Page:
A monthly measure of confidence among small business owners has slipped further as weaker readings for inventories and job openings more than offset expectations for improving economic conditions.
The National Federation of Independent Business reported that its Small Business Optimism Index fell three-tenths of a point to 94.1 in September. The latest reading remains below the historical average of 98.
Bill Dunkelberg, chief economist of the NFIB, said small business owners remain unlikely to add inventories or hire employees unless something changes in Washington, D.C. “It is quite clear that the top issues for small business owners will not be addressed this year,” Dunkelberg said. “The presidential election is so divisive that it offers little promise of a bipartisan effort to deal with any of these important issues.”
Juanita Duggan, president and chief executive officer of the NFIB, said the latest index reading improved from “awful” to “bad.”
“The bottom line is that small business owners are deeply uncertain about the future, and that is affecting their decisions,” she said.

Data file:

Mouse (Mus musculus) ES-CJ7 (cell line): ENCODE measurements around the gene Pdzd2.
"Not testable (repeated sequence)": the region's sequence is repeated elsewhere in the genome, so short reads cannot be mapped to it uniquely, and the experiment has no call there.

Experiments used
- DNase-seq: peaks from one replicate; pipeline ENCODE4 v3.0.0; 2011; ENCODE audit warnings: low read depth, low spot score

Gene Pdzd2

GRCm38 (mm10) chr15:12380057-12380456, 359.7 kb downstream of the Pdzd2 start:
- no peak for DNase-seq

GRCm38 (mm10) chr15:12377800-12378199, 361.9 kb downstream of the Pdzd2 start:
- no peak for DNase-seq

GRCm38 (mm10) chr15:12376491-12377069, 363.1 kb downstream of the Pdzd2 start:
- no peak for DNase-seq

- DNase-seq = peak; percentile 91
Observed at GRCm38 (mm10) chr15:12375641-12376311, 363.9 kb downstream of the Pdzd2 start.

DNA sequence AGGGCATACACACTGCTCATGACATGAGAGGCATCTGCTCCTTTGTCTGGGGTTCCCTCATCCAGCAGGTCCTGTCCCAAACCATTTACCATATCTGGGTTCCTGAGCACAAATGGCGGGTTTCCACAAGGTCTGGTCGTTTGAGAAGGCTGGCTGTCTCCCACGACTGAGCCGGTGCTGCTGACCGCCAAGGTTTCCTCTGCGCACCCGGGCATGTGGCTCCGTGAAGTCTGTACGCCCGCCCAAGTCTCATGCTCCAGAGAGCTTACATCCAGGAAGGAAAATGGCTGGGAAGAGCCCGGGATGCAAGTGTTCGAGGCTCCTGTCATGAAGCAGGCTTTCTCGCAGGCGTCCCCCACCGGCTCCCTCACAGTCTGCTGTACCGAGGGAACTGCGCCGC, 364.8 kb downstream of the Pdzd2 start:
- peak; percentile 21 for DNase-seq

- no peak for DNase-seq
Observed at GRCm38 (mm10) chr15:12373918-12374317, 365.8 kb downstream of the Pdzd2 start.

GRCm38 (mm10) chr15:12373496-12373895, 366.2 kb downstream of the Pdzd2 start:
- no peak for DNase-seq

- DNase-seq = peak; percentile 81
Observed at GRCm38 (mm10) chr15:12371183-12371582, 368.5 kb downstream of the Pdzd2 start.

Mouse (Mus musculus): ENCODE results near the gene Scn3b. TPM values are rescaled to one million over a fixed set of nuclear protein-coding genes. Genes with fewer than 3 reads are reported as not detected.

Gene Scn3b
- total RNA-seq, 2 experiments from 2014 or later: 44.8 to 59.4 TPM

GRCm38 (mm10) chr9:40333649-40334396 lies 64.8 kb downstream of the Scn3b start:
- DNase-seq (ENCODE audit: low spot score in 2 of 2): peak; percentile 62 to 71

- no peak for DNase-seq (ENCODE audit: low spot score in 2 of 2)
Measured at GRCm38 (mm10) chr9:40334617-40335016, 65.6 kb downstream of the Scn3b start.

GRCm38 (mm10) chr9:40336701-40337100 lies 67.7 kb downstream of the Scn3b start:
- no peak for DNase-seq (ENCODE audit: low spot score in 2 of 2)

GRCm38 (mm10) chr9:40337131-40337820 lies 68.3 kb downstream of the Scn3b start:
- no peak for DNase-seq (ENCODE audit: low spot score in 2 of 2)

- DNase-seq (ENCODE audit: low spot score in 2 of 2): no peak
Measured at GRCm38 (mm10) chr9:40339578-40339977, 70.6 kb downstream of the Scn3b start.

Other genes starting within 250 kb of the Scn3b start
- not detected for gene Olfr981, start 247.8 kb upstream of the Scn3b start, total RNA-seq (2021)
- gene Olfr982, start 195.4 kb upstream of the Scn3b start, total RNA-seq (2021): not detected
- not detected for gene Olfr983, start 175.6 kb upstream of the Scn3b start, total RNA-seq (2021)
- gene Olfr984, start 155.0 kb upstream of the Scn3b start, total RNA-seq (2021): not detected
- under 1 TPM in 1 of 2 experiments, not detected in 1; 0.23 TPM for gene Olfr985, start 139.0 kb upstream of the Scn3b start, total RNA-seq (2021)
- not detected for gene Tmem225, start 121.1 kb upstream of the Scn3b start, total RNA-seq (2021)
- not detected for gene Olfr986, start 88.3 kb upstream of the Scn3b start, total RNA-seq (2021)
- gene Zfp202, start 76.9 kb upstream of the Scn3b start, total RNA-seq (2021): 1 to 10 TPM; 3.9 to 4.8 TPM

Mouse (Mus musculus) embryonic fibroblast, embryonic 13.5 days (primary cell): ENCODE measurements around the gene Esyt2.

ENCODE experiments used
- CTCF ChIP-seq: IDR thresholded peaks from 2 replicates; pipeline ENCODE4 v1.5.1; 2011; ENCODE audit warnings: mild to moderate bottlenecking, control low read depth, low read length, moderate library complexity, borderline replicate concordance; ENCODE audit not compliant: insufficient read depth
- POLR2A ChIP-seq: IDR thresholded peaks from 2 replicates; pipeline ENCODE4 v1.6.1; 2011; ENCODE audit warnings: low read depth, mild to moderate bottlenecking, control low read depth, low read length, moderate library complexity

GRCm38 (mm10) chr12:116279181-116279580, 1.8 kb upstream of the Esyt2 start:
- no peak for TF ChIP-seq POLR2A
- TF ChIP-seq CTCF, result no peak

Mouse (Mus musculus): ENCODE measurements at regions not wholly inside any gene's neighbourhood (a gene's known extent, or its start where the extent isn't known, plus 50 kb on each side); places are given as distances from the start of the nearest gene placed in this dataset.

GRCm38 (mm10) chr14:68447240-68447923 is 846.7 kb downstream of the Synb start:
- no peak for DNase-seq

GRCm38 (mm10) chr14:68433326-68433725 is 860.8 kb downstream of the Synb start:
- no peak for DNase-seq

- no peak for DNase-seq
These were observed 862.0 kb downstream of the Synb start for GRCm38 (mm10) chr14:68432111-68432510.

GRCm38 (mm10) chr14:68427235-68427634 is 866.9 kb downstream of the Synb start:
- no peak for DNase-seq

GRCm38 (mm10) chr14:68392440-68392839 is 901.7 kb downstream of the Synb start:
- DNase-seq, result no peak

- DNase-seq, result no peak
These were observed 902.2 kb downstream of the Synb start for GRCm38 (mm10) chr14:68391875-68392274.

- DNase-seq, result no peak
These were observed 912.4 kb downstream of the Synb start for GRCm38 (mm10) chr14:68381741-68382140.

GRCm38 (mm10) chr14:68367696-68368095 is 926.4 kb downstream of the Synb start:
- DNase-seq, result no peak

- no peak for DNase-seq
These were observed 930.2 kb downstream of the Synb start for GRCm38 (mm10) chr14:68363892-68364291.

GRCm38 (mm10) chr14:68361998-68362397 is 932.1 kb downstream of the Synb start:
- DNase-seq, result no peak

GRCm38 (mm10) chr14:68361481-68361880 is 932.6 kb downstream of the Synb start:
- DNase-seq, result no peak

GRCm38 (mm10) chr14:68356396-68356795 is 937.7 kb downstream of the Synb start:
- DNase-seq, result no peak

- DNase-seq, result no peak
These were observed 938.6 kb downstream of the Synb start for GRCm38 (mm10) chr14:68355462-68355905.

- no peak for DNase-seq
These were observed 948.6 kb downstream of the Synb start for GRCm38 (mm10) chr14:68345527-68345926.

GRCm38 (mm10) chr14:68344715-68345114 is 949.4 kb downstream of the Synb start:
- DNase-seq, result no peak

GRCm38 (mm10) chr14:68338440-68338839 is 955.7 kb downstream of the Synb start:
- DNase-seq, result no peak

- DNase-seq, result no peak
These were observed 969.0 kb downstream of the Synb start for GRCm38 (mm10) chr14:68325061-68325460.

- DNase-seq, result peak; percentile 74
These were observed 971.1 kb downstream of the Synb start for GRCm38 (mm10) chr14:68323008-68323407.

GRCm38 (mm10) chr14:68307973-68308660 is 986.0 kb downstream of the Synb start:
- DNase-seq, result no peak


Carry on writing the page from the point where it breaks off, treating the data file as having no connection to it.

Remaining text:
The NFIB bases the index on the results of monthly surveys of members of the small business advocacy group, most of them small business owners. For September, the 10 conponents of the index were evenly split between higher and lower readings.
The portion of small business owners responding to the survey upon which the September index was based who expect the economy to improve surged 12 points. At a net negative 0 percent, equal portions of owners anticipated improving and worsening conditions.
A net 27 percent of owners reported plans for capital outlays over the next three months, down a point. A net 7 percent of owners said they consider now a good time to expand, up a point.
The share of owners planning to increase inventories fell eight points. At a net negative 7 percent, more owners plan shrinking than expanding inventories. The portion of owners who said they consider current inventories too low also fell eight points to a net negative 7 percent.
A net 10 percent of owners reported plans to increase staffing, up a point. A net 24 percent of owners reported hard-to-fill job openings, down six points.
The share of owners who said they expect higher sales climbed five points to a net 4 percent. The portion of owners reporting higher earnings rose three points to a net negative 20 percent.
Asked about their most pressing business problems, owners cited taxes, government regulations and difficulty finding qualified workers.